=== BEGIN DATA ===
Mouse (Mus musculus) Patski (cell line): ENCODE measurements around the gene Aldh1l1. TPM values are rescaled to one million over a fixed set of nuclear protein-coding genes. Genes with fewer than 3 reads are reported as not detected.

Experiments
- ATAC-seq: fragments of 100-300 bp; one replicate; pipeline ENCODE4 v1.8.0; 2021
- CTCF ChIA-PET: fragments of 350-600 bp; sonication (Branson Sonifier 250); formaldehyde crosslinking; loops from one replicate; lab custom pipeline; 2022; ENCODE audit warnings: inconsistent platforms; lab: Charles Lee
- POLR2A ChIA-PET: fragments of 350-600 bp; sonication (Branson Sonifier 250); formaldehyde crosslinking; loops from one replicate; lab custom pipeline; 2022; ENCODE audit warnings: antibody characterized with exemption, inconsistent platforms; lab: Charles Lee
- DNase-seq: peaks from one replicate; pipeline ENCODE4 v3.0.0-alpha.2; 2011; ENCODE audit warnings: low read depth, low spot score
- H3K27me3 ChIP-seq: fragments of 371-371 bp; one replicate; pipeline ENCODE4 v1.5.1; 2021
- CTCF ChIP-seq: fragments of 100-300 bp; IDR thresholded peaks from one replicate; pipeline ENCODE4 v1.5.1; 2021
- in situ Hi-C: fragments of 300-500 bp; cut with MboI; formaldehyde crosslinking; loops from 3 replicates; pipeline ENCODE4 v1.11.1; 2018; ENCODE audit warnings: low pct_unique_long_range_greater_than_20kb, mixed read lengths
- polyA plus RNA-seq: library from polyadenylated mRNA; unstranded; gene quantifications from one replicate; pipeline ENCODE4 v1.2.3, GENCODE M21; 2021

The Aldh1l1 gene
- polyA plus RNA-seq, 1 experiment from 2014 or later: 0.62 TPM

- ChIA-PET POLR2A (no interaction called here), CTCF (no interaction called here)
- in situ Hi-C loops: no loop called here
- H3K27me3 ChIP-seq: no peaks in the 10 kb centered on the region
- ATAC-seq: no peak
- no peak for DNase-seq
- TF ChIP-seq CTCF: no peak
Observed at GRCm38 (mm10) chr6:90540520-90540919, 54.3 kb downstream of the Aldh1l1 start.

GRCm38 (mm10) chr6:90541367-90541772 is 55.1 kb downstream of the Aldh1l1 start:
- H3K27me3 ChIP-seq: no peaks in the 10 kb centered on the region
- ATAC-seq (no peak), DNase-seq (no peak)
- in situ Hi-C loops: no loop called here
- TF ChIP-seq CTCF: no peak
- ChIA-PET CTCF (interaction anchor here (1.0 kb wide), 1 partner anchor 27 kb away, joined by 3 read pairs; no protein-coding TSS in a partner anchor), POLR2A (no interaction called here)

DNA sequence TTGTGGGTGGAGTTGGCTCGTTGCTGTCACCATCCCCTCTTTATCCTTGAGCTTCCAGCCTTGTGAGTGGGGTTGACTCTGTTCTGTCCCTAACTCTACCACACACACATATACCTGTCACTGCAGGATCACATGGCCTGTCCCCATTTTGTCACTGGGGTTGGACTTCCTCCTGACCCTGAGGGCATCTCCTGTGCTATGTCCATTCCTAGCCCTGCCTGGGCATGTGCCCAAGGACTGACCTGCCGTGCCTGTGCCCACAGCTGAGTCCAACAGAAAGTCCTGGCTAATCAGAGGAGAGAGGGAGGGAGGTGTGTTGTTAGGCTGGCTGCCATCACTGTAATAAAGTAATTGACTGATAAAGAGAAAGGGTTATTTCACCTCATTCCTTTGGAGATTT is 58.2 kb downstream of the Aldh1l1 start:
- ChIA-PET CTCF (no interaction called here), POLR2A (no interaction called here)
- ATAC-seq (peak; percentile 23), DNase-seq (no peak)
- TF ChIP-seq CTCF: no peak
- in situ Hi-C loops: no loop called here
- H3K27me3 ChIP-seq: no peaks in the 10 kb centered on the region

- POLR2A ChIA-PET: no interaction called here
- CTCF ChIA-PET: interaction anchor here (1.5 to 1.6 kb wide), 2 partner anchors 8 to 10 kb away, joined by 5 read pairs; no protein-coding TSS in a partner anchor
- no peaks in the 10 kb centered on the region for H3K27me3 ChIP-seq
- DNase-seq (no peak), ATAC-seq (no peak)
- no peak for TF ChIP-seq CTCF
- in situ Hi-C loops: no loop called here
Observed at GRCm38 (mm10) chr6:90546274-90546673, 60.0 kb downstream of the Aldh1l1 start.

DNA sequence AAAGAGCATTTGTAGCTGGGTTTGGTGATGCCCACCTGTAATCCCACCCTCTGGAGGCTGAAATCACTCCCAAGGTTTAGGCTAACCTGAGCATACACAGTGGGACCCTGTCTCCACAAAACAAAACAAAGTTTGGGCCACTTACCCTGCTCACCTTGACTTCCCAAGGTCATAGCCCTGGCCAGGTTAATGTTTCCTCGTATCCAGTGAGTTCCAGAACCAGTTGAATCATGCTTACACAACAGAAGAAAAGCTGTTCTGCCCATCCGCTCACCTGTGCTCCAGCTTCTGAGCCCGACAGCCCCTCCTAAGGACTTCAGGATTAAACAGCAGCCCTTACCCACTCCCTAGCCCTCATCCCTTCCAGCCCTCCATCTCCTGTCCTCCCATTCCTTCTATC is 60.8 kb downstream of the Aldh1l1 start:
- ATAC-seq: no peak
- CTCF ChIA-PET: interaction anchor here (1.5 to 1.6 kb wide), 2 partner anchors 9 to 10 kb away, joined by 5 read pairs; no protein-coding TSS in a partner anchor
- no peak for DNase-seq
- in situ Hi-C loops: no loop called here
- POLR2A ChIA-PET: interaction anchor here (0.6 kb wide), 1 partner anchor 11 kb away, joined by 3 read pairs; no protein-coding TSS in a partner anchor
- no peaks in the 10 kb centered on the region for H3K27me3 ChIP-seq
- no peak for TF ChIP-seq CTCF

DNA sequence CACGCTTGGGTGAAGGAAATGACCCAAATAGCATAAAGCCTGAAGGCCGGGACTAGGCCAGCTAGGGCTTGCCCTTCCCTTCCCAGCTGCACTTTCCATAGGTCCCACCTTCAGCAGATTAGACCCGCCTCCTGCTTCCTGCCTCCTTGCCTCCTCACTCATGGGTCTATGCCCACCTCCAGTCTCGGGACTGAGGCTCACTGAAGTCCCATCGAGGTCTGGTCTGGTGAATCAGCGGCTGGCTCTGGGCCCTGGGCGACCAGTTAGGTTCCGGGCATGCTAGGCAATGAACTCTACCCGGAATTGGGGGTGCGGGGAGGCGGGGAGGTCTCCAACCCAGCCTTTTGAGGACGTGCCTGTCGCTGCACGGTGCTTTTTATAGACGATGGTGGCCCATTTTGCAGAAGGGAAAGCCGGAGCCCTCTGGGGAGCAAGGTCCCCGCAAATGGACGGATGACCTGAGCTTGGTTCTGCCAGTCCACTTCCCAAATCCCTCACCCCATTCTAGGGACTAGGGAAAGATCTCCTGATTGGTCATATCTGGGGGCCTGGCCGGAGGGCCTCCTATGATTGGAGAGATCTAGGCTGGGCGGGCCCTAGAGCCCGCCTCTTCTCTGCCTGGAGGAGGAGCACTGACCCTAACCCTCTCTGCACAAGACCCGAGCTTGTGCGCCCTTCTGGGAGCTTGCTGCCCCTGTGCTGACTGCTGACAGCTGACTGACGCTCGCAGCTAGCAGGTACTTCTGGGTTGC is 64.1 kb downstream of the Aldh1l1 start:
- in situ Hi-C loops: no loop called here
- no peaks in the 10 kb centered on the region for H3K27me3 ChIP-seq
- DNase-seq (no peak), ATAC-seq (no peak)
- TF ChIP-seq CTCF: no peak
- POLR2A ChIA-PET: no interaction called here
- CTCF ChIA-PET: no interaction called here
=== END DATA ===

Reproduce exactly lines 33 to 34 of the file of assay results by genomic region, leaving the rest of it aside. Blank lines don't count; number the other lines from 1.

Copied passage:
- CTCF ChIA-PET: interaction anchor here (1.5 to 1.6 kb wide), 2 partner anchors 8 to 10 kb away, joined by 5 read pairs; no protein-coding TSS in a partner anchor
- no peaks in the 10 kb centered on the region for H3K27me3 ChIP-seq